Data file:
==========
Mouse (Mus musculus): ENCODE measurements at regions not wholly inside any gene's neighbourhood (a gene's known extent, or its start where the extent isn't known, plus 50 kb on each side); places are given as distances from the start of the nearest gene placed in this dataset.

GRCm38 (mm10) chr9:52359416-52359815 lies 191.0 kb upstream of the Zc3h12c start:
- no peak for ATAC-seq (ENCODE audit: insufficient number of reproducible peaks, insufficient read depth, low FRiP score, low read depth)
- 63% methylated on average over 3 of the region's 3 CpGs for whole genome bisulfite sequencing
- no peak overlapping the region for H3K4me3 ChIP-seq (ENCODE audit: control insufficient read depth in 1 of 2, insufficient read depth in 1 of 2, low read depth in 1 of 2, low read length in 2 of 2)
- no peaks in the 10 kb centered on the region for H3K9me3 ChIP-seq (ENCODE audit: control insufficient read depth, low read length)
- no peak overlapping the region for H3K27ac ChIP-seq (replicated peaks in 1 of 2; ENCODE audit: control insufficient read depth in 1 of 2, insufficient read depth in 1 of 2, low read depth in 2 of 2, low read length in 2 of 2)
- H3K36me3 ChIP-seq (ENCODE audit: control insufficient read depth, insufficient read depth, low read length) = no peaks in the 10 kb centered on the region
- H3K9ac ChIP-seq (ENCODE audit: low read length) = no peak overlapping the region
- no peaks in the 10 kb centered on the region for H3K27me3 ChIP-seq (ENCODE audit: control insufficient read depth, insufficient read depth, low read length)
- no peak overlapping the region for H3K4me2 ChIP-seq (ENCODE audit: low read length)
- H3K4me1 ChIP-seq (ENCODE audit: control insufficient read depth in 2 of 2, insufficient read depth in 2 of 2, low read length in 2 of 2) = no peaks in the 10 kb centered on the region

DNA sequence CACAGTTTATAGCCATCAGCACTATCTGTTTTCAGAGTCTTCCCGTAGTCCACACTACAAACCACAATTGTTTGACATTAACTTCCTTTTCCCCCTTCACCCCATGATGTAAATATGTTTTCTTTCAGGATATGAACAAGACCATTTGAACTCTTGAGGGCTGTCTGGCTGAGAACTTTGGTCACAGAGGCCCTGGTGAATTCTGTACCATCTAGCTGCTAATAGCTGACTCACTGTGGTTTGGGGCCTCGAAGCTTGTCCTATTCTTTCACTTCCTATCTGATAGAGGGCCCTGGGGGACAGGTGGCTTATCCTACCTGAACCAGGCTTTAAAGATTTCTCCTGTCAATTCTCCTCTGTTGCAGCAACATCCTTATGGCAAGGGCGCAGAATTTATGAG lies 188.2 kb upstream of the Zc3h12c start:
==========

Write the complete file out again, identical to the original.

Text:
Mouse (Mus musculus): ENCODE measurements at regions not wholly inside any gene's neighbourhood (a gene's known extent, or its start where the extent isn't known, plus 50 kb on each side); places are given as distances from the start of the nearest gene placed in this dataset.

GRCm38 (mm10) chr9:52359416-52359815 lies 191.0 kb upstream of the Zc3h12c start:
- no peak for ATAC-seq (ENCODE audit: insufficient number of reproducible peaks, insufficient read depth, low FRiP score, low read depth)
- 63% methylated on average over 3 of the region's 3 CpGs for whole genome bisulfite sequencing
- no peak overlapping the region for H3K4me3 ChIP-seq (ENCODE audit: control insufficient read depth in 1 of 2, insufficient read depth in 1 of 2, low read depth in 1 of 2, low read length in 2 of 2)
- no peaks in the 10 kb centered on the region for H3K9me3 ChIP-seq (ENCODE audit: control insufficient read depth, low read length)
- no peak overlapping the region for H3K27ac ChIP-seq (replicated peaks in 1 of 2; ENCODE audit: control insufficient read depth in 1 of 2, insufficient read depth in 1 of 2, low read depth in 2 of 2, low read length in 2 of 2)
- H3K36me3 ChIP-seq (ENCODE audit: control insufficient read depth, insufficient read depth, low read length) = no peaks in the 10 kb centered on the region
- H3K9ac ChIP-seq (ENCODE audit: low read length) = no peak overlapping the region
- no peaks in the 10 kb centered on the region for H3K27me3 ChIP-seq (ENCODE audit: control insufficient read depth, insufficient read depth, low read length)
- no peak overlapping the region for H3K4me2 ChIP-seq (ENCODE audit: low read length)
- H3K4me1 ChIP-seq (ENCODE audit: control insufficient read depth in 2 of 2, insufficient read depth in 2 of 2, low read length in 2 of 2) = no peaks in the 10 kb centered on the region

DNA sequence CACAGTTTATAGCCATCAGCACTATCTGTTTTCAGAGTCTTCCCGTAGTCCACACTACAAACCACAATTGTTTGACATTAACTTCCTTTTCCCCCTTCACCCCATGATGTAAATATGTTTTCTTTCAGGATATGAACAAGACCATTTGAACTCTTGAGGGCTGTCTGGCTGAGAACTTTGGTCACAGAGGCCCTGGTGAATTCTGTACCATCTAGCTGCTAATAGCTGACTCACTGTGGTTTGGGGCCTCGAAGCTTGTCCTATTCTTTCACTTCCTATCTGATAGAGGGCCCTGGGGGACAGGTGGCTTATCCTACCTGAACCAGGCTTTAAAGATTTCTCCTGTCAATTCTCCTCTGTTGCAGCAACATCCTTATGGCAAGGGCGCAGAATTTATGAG lies 188.2 kb upstream of the Zc3h12c start: